After successfully raffling off a quilt during last year’s Heritage Days, a Knife River cancer survivor is back at it again this year, hoping to raise even more money for research and treatment of the rare chordoma cancer.
There was the girl at Friday’s street dance who let the music enter her soul and spit it back out with dancing that could only make you smile and be a little jealous of her abandoning any notions of care for what those watching might have thought.
Karen Hermanson is literally “one in a million.” The Knife River resident was diagnosed with a very rare form of cancer called chordoma in 2005. It has an incidence rate of one case per million people. Only 300 Americans are affected by chordoma each year.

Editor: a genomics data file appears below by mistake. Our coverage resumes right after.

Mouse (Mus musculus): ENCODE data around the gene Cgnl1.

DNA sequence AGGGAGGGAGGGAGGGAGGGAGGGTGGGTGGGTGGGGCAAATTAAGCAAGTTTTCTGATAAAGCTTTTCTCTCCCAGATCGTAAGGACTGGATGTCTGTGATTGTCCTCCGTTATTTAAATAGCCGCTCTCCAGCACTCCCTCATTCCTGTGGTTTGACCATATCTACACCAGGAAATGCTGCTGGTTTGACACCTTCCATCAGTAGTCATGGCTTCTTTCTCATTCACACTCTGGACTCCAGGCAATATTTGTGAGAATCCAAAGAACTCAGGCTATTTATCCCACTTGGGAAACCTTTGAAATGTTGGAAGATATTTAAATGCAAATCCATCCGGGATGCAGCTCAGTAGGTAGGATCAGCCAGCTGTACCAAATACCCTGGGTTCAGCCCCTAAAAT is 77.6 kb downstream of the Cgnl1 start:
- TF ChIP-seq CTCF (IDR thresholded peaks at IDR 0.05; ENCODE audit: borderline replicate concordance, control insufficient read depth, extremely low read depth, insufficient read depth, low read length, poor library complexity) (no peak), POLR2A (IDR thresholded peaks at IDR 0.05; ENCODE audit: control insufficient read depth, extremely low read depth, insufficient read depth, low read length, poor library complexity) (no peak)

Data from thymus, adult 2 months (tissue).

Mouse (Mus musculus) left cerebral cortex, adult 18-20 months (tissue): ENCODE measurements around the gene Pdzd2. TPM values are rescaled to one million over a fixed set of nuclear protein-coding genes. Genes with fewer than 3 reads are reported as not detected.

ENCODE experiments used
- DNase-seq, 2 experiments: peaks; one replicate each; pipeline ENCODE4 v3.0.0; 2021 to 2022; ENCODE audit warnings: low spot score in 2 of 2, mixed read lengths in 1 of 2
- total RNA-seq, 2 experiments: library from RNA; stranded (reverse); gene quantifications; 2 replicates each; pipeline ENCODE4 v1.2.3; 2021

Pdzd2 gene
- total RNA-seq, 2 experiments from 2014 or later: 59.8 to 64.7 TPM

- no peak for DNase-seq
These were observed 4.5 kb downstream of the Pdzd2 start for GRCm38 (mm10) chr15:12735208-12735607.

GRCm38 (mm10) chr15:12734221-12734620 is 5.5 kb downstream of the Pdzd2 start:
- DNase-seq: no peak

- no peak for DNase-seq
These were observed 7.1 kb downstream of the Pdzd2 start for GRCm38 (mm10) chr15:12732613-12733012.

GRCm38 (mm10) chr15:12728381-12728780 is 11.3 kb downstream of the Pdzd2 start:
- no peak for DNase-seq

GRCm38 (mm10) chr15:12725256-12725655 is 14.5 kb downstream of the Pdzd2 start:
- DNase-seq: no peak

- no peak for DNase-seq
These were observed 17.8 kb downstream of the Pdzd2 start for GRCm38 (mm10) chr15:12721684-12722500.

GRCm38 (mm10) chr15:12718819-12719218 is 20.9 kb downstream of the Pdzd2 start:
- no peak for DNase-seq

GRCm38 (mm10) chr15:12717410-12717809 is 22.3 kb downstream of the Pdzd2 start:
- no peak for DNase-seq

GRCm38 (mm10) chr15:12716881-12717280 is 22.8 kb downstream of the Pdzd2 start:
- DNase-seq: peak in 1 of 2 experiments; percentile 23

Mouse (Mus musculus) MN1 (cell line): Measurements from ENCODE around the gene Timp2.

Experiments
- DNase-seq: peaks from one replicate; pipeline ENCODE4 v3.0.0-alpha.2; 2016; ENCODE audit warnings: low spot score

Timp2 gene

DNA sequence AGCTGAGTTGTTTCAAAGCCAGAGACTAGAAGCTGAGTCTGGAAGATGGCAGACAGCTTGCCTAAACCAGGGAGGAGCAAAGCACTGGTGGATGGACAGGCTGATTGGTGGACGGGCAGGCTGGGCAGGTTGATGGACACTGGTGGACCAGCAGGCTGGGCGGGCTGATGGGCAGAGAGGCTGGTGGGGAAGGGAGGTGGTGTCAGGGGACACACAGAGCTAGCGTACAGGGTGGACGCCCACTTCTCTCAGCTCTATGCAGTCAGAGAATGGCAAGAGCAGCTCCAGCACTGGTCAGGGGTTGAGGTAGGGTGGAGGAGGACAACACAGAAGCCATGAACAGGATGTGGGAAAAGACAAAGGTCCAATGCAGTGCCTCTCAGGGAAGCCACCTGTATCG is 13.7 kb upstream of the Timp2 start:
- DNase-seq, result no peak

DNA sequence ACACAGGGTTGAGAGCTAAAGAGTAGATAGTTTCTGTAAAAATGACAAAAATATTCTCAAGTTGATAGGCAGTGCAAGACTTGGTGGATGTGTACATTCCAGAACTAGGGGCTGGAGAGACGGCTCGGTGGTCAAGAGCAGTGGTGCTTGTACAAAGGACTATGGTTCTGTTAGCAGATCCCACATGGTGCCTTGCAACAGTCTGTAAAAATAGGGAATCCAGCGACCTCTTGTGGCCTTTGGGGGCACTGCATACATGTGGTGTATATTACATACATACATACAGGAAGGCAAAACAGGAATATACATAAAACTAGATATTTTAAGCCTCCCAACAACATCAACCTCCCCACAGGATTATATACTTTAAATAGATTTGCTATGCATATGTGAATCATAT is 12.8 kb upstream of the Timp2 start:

Alice Iversen couldn’t stand watching her father walk five miles to work everyday and her family scraping to come up with the $80 per month tuition and $20 bus fare it took to send her to the private Duluth Cathedral High School. So, without telling her parents, she transferred to Duluth Central for her senior year.
Cheryl Sundstrom’s secret is out. She’s a big Elvis fan. That may be why she’s hopping around town like a school girl this week after the Two Harbors Heritage Days organizer landed a big headliner for the Saturday stage show.
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